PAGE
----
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LESSONS FROM THE PAST – THE GERMAN HYPERINFLATION
Posted By Barry Ritholtz On April 13, 2011 @ 8:30 am In Inflation,Think Tank | Comments Disabled
Peter T Treadway, PhD
Historical Analytics LLC
April 11, 2011
LESSONS FROM THE PAST – THE GERMAN HYPERINFLATION
“On the afternoon of July 31st, 1914, the Reichsbank, on its own initiative, suspended the conversion of notes, which in the previous days had come, in great quantities, to its branches to be exchanged for gold. On August 4th the conversion of notes was suspended by law, with effect as from July 31 st… in the two weeks from July 24th to August 7th the quantity of Reichsbank notes in circulation increased by more than two milliard marks. Thus was initiated a monetary inflation that was without precedent in history.”
From The Economics of Inflation – A Study of Currency Depreciation in Post War Germany , Constantino Bresciani-Turroni, p 23.
The above quote is from a book written in 1931 which has now achieved cult status. I have been researching the German hyperinflation period post WWI in order to get some idea as to how to survive investment-wise were such a hyperinflation to befall the US.
Germany During and After WWI – A Lesson in Monetary Inflation
The argument can be made that the German experience is not relevant for the US. Germany after all was the loser in major war and was severely punished in terms of reparations and territorial concessions by the victors. But there just might be some relevance especially when we are evaluating QE2, the expansive US budget deficit and today’s inflationary international monetary system. In fact, the German hyperinflation of 1921-1923 had its roots in massive money printing and debt financing that began when WWI started in 1914. Investment-wise, it’s better to be a citizen of country that is on the winning side of a war. But had Germany won that war, the country would still have been in dire economic straits.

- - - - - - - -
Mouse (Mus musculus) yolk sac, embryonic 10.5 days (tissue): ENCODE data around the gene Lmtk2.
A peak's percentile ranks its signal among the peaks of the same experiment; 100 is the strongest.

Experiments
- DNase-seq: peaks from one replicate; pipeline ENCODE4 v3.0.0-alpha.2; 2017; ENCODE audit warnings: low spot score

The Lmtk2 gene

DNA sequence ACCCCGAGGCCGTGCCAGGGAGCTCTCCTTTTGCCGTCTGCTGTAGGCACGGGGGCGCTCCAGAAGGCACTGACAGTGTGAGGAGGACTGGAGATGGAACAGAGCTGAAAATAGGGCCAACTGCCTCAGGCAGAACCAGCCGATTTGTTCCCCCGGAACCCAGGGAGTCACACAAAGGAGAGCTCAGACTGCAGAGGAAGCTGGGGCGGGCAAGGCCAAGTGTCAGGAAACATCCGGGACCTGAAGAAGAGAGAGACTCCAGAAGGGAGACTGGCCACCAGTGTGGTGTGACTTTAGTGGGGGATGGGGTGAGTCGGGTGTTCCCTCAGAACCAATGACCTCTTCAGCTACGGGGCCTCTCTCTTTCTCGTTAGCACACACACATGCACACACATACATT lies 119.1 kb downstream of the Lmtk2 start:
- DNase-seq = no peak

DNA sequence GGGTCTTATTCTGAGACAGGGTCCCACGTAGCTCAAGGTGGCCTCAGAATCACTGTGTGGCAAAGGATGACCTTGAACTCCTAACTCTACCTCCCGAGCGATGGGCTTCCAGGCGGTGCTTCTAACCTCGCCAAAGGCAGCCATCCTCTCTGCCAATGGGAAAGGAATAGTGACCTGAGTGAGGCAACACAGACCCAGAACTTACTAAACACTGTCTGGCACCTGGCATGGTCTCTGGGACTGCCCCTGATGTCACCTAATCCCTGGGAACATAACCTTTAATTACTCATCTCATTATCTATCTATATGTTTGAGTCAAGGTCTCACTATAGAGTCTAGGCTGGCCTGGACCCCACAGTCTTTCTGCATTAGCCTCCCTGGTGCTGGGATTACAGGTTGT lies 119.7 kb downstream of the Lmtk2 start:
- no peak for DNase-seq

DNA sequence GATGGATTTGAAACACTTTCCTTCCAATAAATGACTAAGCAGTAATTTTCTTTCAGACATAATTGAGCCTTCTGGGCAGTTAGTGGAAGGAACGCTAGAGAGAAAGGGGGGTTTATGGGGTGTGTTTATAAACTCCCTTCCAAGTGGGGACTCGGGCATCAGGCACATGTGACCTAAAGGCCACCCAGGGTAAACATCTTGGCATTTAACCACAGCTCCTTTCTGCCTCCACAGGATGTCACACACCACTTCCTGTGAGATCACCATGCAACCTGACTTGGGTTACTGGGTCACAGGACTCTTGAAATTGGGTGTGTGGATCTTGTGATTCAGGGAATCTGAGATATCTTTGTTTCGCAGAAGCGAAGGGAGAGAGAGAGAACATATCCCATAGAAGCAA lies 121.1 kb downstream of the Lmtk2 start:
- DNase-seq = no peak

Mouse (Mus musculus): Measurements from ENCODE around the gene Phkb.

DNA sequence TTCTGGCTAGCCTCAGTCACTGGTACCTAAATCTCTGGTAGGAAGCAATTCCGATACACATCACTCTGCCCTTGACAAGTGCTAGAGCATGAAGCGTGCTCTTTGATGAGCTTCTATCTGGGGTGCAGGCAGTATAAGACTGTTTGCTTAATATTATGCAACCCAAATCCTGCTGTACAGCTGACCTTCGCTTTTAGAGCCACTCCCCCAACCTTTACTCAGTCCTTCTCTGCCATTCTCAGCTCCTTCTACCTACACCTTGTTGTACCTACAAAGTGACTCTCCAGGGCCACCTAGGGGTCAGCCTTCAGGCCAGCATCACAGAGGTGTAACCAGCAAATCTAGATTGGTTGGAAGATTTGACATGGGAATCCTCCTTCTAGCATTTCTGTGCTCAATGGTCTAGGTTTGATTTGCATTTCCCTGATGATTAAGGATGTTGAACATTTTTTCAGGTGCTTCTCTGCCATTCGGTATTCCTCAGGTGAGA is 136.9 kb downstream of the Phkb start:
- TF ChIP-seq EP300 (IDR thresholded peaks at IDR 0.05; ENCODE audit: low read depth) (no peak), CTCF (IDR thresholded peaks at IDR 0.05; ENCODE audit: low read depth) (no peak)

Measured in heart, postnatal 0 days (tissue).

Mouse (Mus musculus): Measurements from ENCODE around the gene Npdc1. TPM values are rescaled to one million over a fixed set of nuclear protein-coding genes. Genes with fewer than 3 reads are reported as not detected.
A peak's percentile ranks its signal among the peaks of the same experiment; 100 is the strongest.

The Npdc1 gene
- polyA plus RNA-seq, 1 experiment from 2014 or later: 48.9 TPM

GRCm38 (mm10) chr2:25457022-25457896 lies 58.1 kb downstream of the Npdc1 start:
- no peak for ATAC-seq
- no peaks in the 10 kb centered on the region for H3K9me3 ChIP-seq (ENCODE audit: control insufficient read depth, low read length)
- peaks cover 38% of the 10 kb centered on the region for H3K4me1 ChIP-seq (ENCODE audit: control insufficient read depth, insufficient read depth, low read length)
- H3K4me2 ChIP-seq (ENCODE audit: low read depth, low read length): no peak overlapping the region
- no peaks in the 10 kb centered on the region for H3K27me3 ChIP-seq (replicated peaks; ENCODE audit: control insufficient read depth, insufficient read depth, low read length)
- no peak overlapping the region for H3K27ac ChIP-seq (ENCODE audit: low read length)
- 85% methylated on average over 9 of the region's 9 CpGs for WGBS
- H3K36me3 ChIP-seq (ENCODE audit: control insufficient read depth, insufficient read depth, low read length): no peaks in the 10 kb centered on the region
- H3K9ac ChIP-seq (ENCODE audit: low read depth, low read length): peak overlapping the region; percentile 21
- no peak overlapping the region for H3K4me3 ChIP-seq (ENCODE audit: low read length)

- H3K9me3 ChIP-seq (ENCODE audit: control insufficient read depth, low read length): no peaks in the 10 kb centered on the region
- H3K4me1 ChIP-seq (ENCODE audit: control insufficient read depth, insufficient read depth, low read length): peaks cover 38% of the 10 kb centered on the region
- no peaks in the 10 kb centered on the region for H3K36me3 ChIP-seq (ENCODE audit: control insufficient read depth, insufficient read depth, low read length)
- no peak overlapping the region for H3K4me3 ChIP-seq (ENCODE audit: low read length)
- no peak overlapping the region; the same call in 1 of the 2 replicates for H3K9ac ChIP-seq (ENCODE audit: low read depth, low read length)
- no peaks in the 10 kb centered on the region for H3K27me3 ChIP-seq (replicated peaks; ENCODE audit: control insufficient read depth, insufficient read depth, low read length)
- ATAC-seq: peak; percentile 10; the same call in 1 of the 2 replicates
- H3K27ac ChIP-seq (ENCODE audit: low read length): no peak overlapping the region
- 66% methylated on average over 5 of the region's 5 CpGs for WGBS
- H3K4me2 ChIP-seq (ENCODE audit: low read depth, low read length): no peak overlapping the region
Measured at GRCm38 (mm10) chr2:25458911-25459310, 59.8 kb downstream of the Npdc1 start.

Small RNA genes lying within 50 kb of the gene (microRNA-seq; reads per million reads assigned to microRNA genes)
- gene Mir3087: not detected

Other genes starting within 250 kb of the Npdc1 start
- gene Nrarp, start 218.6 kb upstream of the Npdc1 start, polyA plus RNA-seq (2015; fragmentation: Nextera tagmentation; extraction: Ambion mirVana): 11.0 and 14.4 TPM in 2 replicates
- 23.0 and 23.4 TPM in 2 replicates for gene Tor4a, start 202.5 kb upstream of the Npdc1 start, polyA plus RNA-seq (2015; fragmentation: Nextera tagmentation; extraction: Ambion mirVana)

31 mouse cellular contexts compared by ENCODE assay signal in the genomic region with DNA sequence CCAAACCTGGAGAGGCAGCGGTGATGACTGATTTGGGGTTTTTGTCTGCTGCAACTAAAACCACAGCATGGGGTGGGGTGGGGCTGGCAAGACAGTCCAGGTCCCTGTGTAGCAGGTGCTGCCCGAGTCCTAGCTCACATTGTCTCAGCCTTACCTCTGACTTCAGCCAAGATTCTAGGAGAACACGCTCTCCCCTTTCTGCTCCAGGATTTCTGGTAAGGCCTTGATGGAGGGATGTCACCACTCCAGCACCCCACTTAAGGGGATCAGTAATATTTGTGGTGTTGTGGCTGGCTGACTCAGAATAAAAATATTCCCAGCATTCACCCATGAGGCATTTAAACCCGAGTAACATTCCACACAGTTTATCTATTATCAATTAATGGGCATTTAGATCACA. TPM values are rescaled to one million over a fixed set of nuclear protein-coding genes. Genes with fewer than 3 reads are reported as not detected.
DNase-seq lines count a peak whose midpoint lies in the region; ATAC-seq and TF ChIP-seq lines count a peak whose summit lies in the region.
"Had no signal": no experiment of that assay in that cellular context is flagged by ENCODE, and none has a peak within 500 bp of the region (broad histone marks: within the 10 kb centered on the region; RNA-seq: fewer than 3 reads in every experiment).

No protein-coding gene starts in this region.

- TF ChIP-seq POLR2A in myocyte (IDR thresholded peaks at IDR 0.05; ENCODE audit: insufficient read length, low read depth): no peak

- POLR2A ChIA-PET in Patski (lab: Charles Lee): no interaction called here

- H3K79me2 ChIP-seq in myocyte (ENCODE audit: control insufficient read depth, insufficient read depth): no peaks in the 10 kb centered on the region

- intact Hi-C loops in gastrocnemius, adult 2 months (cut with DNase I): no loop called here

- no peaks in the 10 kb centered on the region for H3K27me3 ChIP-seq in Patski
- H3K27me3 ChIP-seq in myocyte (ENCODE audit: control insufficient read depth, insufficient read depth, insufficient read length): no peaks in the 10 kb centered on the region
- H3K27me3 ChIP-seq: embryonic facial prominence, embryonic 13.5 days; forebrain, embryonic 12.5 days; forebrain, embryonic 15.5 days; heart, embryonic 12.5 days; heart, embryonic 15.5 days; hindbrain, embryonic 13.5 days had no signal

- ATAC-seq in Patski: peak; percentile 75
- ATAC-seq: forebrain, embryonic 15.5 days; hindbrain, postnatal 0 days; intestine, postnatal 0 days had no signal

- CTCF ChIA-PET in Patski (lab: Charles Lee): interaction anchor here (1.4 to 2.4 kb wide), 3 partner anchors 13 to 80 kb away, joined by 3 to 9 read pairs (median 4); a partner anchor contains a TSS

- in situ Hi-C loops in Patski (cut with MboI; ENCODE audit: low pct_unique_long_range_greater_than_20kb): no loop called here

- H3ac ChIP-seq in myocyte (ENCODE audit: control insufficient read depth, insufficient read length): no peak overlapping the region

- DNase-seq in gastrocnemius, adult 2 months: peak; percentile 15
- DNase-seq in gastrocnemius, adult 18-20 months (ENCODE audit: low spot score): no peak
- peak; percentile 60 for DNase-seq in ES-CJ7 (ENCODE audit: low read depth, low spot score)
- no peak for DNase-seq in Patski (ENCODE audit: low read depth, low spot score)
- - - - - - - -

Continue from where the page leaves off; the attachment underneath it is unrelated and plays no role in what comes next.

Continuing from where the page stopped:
Most investors today are vaguely aware of the German hyperinflation of 1921-1923. They’ve probably seen the parabolic graph showing German prices going to levels best expressed in exponential terms at the end of the period. They’ve all heard stories of people carrying huge amounts of currency in wheelbarrows just to buy routine items. They probably think that German holders of fixed income securities were wiped out by this incredible hyperinflation as their investments became effectively worthless.
This perception would be slightly off. In fact, by 1921 most of German fixed income holders who had patriotically bought government bonds, mortgages etc during the war were already wiped out largely by the high inflation that cranked up in 1914 and accelerated into the hyperinflationary period beginning in 1921.
Rogoff and Reinhart in This Time Is Different  refer to “default by inflation” as the default method of choice for countries which have over borrowed in their own currency. WWI Germany fit that description. Today the US along with Japan and the euro countries have been borrowing in their own currency with wild abandon. Rogoff and Reinhart define hyperinflation as over 500% per annum. The list of countries that have experienced this extreme version of inflation is longer than you might think. But Rogoff and Reinhart also have compiled a list of countries that have experienced 20%-40% inflation and have therefore in real terms defaulted on debt denominated in their own currency. That list unfortunately is a very long one. A bondholder doesn’t need hyperinflation to go broke. A few years of (unanticipated) 20%-40% inflation will do just fine in terms of seeing his or her investment become worthless in real terms.
From 1914-1921 Germany suffered from accelerating but “only” high inflation. In 1914 when the war began the Reichsbank suspended convertibility of the mark into gold and Germany was taken off the gold standard. (The word “Reich” was still innocent then.) Britain and France also suspended the gold standard. The onset of WWI marked the end of the classic gold standard that had worked so well and had produced near zero inflation for the prior thirty-five years. (The attempt to revive the gold standard in the mid 1920s ultimately proved to be a deflationary fiasco. Like Humpty Dumpty there was no putting the gold standard back together again. But that’s another story.)